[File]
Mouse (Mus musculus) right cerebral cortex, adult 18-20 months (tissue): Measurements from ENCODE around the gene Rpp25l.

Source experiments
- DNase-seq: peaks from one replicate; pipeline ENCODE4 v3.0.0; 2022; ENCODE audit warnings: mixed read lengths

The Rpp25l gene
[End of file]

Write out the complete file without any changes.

Mouse (Mus musculus) right cerebral cortex, adult 18-20 months (tissue): Measurements from ENCODE around the gene Rpp25l.

Source experiments
- DNase-seq: peaks from one replicate; pipeline ENCODE4 v3.0.0; 2022; ENCODE audit warnings: mixed read lengths

The Rpp25l gene